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Rbm C4 L 2009
Rbm C4 L 2009
Rbm C4 L 2009
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Rbm C4 L 2009
Rbm C4 L 2009
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Rbm C4 L 2009
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Rbm C4 L 2009


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Real Baby Milk Presentation for the Social Marketing Conference (Change4Life, South West / Government Office South West) …

Real Baby Milk Presentation for the Social Marketing Conference (Change4Life, South West / Government Office South West)


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  • Good Morning. My name is Arwen Folkes and I am the Managing Director of Real Baby Milk a social enterprise based in Cornwall. I have been invited here today to share our experience of using social marketing
  • I have fifteen minutes to share our experience and therefore would like to give a quick overview of: Real Baby Milk and what we do. The theory of social marketing and the methodology we used. The process of developing the project using social marketing and where it led And finally a bit about the project delivery, evaluation and outcomes.
  • So, what is Real Baby Milk? Real Baby Milk is a Community Interest Company, also known as a social enterprise, or not for profit. Real Baby Milk is an NGO member of a number of strategic partnerships. Real Baby Milk is run by a Board of Directors, representative of our “communities of interest”. Our directors include a midwife, a peer supporter, a dad, a teacher and me a former breastfeeding mother with a marketing background. Real Baby Milk exists solely to meet its social aims which are ultimately to get more babies breastfed and for longer.  
  • Whilst on maternity leave from my marketing business, and after two personal experiences of breastfeeding with and without good information, I became a breastfeeding peer supporter with the local Sure Start Children’s Centre and also attended a lot of their services as a parent. In 2005 I helped the Sure Start Midwife in North Cornwall to set up their first breastfeeding support group. Through this voluntary role, the idea of Real Baby Milk began in May 2005. With the encouragement of a handful of key individuals and a £1500 grant the project became active in November 2005. In October 2006 Real Baby Milk was incorporated as a CIC.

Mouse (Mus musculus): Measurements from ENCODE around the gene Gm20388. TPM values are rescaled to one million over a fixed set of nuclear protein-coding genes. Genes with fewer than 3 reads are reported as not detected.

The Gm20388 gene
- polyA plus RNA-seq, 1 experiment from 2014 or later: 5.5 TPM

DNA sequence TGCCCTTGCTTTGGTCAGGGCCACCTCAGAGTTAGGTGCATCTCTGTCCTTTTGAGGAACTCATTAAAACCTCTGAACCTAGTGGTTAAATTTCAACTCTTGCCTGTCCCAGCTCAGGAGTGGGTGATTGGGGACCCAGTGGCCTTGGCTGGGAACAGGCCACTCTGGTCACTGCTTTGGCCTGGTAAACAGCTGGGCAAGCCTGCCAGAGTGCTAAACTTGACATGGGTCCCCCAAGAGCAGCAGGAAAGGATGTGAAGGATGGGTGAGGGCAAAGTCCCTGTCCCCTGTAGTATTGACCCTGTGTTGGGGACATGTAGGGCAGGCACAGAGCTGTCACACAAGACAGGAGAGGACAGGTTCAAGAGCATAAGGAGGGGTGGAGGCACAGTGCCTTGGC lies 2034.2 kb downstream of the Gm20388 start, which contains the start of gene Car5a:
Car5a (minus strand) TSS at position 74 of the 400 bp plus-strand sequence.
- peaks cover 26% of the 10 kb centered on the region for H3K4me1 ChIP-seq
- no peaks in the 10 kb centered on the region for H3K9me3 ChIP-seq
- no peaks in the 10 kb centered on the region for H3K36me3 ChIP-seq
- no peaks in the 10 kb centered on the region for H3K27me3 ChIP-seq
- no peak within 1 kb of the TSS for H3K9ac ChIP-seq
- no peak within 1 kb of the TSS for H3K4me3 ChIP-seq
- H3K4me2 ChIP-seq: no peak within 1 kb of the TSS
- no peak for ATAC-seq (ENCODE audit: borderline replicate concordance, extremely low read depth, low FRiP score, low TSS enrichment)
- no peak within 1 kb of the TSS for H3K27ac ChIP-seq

• Our services have all developed and expanded over four years. Under a brand and overarching marketing strategy for breastfeeding, we provide information guides, posters, run a peer support network and training courses and events. We run a National breastfeeding website and online campaign, we organise local and regional breastfeeding conferences, we support groups across the UK with their sustainability and access to good information. We work with public places to become breastfeeding. We produce dvd’s which are used right across the UK. And we carry out our own research and are delighted to be part of the SW Beacon Social Marketing project that is just beginning.
  • Although we are an independent body, we work wholeheartedly with a wide variety of organisations. This includes local authorities, primary care trusts, volunteers and their groups, Change4life, Government Office South West, private sector organisations where appropriate and other NGO’s with similar aims. Through our partnerships have constant dialogue with our “Communities of Interest” including women and their families, volunteers, support group, public and private sector organisations and other NGO’s. We are open to all sorts of partnerships but are very strict about not working with organisations who violate the WHO code on the marketing of artificial milk products.